There’s a common misconception that when you become vegetarian (or vegan) you will have to eat a very restricted diet. While that might be true on occasions when you dine out at a standard American restaurant, eating meatless actually has the ability to open your eyes to a whole new world of cuisines.
In fact, it wasn’t until I transitioned to vegetarianism twleve years ago that I started to discover so many new foods. It’s almost as though it forced me to get creative and think outside of the box of meat and potatoes.
Even to this day I find myself discovering new dishes that delight my senses. This lentil kibbeh, for example, is a Middle Eastern recipe that I didn’t even know existed until recently. There are several variations of the dish from different countries, but it’s typically made from a combination of bulgur wheat, red lentils, and minced onion.
Most of the ingredients are readily available at standard grocery stores, except for red pepper paste, which is essentially a combination of muddled red bell pepper and red chili peppers. Because I had trouble tracking it down at my local store, I went ahead and substituted minced red bell pepper with crushed chili pepper and a touch of cayenne.
Overall the recipe is fairly to easy to make, you just have to be patient while you let the lentil and bulgur mixture cool. This process helps the excess moisture absorb so that it will be easier to roll into balls.
Some lentil kibbeh recipes call for eating it raw, while others call for frying or sometimes baking them before serving. To keep the dish light and healthy, I chose to bake them for about 15-20 minutes, which is just long enough for the outside to get golden and crispy. They are best served with fresh squeezed lemon juice and topped with plain yogurt. If you have some warm pita on hand, that would make a nice addition as well!Print
Spiced red lentils and bulgur wheat fritters are baked and served over crisp romaine with a drizzle of yogurt to make this vegetarian lentil kibbeh.
- Prep Time: 15 minutes
- Cook Time: 45 minutes
- Total Time: 1 hour
- Yield: 24 balls or 6 servings
- 1 cup red lentils, rinsed
- 1 1/2 cups fine bulgur wheat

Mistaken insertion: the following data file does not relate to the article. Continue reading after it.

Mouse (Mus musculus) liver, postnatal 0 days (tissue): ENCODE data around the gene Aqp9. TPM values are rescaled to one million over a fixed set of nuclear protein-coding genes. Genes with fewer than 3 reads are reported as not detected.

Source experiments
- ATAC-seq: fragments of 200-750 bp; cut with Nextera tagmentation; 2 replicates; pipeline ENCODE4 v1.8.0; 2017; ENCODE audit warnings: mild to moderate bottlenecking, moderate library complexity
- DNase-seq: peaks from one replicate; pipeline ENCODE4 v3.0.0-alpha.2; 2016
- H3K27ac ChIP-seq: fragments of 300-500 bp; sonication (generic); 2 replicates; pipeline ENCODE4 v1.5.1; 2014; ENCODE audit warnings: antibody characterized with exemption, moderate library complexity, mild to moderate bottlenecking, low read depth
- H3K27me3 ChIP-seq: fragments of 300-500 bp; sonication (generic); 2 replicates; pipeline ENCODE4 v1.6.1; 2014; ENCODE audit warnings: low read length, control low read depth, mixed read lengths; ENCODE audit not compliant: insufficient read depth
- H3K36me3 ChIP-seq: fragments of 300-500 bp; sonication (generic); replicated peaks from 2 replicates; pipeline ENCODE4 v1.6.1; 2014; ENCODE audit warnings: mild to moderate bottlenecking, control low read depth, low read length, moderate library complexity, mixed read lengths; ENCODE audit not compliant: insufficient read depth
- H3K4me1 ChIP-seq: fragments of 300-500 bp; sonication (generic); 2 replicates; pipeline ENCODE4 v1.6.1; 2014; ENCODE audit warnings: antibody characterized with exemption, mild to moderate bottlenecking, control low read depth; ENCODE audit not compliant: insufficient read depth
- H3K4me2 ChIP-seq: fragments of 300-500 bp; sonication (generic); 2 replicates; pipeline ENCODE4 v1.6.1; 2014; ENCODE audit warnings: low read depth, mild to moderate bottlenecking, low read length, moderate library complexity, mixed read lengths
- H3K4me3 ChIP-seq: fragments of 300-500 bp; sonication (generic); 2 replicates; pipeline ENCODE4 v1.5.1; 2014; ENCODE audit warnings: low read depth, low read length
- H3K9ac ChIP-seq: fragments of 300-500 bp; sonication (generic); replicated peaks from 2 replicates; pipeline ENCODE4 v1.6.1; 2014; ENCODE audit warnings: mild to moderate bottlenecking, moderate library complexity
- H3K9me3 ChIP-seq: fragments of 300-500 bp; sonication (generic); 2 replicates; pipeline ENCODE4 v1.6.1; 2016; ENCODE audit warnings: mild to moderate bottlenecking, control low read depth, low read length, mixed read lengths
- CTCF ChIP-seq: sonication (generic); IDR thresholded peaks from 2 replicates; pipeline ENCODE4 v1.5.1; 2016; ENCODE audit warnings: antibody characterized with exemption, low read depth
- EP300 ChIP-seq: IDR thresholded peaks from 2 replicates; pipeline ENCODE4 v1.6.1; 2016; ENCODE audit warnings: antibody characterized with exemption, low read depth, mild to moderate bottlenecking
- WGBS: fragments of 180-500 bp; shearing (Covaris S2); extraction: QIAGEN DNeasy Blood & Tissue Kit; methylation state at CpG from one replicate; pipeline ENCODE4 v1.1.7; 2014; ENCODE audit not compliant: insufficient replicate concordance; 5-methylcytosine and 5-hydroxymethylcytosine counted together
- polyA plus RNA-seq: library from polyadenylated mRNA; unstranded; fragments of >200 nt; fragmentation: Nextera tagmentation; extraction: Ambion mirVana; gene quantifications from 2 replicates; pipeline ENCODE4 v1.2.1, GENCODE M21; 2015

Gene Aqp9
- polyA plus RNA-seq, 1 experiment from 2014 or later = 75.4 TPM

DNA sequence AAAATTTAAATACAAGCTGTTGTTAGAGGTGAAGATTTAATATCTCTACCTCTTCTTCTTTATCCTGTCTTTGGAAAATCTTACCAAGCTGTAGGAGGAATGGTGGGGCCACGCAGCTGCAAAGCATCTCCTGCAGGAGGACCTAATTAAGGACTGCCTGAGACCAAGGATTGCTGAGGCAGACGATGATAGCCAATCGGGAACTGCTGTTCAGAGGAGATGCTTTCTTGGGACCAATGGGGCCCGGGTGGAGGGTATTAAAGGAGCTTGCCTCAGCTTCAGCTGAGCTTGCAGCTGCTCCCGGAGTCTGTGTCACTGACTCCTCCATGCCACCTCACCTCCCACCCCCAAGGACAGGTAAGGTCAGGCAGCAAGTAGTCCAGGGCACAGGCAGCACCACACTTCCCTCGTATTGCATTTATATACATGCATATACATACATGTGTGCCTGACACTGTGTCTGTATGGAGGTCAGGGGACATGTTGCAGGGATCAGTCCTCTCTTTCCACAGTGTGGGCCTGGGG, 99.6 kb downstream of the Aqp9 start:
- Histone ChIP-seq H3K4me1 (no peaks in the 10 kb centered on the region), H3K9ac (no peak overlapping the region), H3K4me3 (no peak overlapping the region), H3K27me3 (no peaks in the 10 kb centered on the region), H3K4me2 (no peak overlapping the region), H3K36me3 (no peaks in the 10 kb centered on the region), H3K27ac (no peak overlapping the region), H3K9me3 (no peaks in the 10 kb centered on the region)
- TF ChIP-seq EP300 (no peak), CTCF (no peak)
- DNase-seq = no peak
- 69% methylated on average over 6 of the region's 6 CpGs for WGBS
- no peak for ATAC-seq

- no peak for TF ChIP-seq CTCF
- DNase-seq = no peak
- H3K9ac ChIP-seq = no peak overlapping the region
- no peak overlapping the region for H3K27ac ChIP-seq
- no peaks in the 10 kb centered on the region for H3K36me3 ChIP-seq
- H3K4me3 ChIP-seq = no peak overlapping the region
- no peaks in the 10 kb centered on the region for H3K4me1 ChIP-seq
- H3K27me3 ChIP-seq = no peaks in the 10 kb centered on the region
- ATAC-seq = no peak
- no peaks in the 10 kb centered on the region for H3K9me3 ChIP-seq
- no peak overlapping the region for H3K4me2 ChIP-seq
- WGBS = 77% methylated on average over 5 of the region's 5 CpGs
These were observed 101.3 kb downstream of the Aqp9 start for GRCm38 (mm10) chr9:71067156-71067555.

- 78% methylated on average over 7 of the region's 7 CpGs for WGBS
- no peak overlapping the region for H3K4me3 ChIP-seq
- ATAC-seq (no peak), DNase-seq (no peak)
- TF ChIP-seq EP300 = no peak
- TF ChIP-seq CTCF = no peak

- 2 tablespoons extra virgin olive oil
- 1 onion, minced
- 1 red bell pepper, cored and minced*
- 1 teaspoon cumin
- 1 teaspoon paprika
- 1/2 teaspoon crushed red pepper
- 1/2 teaspoon cayenne (or less, depending on your preference)
- 2 tablespoons tomato paste
- 6 green onions, finely chopped
- 1/2 cup fresh parsley, finely chopped
- Juice of 1 lemon
- Salt to taste (I used 1 teaspoon)
- Chopped romaine lettuce
- Fresh lemon juice
- Plain yogurt
- Place 3 cups of water and 1 cup of red lentils into a medium pot and set over high heat. Bring to a boil and cook for 7 minutes, until most of the water has absorbed. Turn the heat to low, add the bulgur wheat, cover, and cook for 15 minutes while stirring intermittently. Once the bulgur is cooked and all of the water has absorbed, remove from heat to cool.
- Meanwhile, warm the olive oil in a large skillet over medium heat. Add the onion and red pepper, then cook for about 3 minutes. Stir in the cumin, paprika, crushed red pepper, cayenne, and tomato paste. Add 3 tablespoons water, stir to combine and cook for another 5 minutes.
- Place the lentil mixture and the onion mixture into a large bowl, add the lentil mixture with the onion and red pepper paste. Stir together to combine, then set aside to cool completely for about 30 minutes.
- Once the mixture has cooled, add chopped green onion, fresh parsley and lemon juice. Stir together. Add salt, as needed, to taste.
- Preheat the oven to 400°F then line two baking sheets with parchment paper. Scoop out about 2 tablespoons of the mixture at a time and roll into balls, arranging each one on the baking sheet at least an inch apart. Bake in the oven for 15-20 minutes, until light golden brown. Serve with chopped romaine, fresh lemon juice, and plain yogurt for topping.
If you are able to find Middle Eastern red pepper paste, then you can omit the minced red bell pepper, crushed red pepper and cayenne. Add the paste at the same time as the tomato paste while cooking the onion.